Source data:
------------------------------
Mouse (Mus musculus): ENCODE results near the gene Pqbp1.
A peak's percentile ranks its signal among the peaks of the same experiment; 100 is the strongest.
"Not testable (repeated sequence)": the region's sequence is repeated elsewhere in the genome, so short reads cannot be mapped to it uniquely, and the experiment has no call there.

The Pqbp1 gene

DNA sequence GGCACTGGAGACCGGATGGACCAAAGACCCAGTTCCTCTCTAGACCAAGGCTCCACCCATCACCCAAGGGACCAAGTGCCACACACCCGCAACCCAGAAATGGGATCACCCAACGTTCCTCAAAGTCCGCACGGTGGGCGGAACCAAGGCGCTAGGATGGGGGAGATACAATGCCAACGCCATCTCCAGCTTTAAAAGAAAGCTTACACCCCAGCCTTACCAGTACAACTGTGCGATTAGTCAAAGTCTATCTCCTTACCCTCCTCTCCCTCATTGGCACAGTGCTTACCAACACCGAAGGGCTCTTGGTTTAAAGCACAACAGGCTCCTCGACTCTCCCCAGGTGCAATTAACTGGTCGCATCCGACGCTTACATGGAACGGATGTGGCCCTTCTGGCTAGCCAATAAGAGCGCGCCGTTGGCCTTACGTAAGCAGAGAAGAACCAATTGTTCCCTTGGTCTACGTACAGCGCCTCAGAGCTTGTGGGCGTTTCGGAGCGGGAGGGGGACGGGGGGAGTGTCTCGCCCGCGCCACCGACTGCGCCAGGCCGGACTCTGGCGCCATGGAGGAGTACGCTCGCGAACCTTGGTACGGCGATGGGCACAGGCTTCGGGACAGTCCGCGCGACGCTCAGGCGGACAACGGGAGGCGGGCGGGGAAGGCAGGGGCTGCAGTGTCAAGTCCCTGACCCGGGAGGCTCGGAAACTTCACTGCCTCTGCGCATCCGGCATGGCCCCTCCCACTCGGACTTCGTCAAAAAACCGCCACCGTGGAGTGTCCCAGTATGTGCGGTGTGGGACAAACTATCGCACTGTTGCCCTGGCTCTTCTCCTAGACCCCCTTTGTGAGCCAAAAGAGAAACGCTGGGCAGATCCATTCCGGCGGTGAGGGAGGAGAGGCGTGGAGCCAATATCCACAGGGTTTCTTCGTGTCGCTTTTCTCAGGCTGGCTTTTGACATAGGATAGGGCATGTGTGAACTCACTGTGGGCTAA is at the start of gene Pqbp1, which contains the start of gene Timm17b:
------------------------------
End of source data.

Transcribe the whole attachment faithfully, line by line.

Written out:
Mouse (Mus musculus): ENCODE results near the gene Pqbp1.
A peak's percentile ranks its signal among the peaks of the same experiment; 100 is the strongest.
"Not testable (repeated sequence)": the region's sequence is repeated elsewhere in the genome, so short reads cannot be mapped to it uniquely, and the experiment has no call there.

The Pqbp1 gene

DNA sequence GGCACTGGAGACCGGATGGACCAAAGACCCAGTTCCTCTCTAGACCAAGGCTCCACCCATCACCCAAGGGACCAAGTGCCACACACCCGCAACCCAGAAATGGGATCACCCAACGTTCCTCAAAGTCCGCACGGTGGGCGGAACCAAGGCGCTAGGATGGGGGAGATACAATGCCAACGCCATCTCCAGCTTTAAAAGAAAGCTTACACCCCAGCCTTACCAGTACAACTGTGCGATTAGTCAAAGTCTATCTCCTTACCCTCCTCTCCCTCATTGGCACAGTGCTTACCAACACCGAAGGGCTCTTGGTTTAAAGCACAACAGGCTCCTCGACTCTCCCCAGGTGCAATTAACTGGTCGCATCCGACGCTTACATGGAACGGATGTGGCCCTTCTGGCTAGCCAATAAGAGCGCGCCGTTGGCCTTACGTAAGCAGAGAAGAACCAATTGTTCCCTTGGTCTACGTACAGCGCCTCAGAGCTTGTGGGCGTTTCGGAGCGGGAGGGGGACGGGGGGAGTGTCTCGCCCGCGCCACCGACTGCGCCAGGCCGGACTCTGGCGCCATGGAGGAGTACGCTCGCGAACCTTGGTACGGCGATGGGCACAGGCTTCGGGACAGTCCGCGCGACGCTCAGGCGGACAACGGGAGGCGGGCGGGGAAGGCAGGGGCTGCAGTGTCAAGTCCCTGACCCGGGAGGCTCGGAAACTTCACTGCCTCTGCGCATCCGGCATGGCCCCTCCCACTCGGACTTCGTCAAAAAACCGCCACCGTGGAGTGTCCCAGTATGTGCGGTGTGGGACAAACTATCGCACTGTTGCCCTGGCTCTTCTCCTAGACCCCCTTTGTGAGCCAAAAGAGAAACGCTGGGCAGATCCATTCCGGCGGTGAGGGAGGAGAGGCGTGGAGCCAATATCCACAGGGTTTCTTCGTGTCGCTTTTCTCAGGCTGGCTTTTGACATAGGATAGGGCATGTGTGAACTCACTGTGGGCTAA is at the start of gene Pqbp1, which contains the start of gene Timm17b: